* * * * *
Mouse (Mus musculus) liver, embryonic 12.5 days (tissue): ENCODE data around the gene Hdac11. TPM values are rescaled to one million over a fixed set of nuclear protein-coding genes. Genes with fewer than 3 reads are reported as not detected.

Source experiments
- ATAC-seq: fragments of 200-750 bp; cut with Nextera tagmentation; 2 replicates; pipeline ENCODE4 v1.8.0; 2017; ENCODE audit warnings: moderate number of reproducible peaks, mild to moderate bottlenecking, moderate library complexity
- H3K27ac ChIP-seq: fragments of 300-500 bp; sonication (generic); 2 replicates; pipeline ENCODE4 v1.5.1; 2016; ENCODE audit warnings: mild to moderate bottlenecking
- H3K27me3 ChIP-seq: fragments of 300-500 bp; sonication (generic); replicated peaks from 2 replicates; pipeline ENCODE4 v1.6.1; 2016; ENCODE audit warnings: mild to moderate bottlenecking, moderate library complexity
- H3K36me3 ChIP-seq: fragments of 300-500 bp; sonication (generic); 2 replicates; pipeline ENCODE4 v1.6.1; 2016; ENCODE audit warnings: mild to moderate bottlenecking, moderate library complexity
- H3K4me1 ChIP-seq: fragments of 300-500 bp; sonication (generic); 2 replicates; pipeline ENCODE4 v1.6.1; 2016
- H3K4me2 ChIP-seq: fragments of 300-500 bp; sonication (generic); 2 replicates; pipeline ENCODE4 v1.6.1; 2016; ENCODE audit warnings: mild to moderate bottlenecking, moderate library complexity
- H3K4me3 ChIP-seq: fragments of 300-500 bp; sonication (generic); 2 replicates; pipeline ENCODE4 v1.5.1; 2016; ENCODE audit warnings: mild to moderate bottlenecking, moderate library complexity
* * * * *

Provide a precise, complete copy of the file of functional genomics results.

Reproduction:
Mouse (Mus musculus) liver, embryonic 12.5 days (tissue): ENCODE data around the gene Hdac11. TPM values are rescaled to one million over a fixed set of nuclear protein-coding genes. Genes with fewer than 3 reads are reported as not detected.

Source experiments
- ATAC-seq: fragments of 200-750 bp; cut with Nextera tagmentation; 2 replicates; pipeline ENCODE4 v1.8.0; 2017; ENCODE audit warnings: moderate number of reproducible peaks, mild to moderate bottlenecking, moderate library complexity
- H3K27ac ChIP-seq: fragments of 300-500 bp; sonication (generic); 2 replicates; pipeline ENCODE4 v1.5.1; 2016; ENCODE audit warnings: mild to moderate bottlenecking
- H3K27me3 ChIP-seq: fragments of 300-500 bp; sonication (generic); replicated peaks from 2 replicates; pipeline ENCODE4 v1.6.1; 2016; ENCODE audit warnings: mild to moderate bottlenecking, moderate library complexity
- H3K36me3 ChIP-seq: fragments of 300-500 bp; sonication (generic); 2 replicates; pipeline ENCODE4 v1.6.1; 2016; ENCODE audit warnings: mild to moderate bottlenecking, moderate library complexity
- H3K4me1 ChIP-seq: fragments of 300-500 bp; sonication (generic); 2 replicates; pipeline ENCODE4 v1.6.1; 2016
- H3K4me2 ChIP-seq: fragments of 300-500 bp; sonication (generic); 2 replicates; pipeline ENCODE4 v1.6.1; 2016; ENCODE audit warnings: mild to moderate bottlenecking, moderate library complexity
- H3K4me3 ChIP-seq: fragments of 300-500 bp; sonication (generic); 2 replicates; pipeline ENCODE4 v1.5.1; 2016; ENCODE audit warnings: mild to moderate bottlenecking, moderate library complexity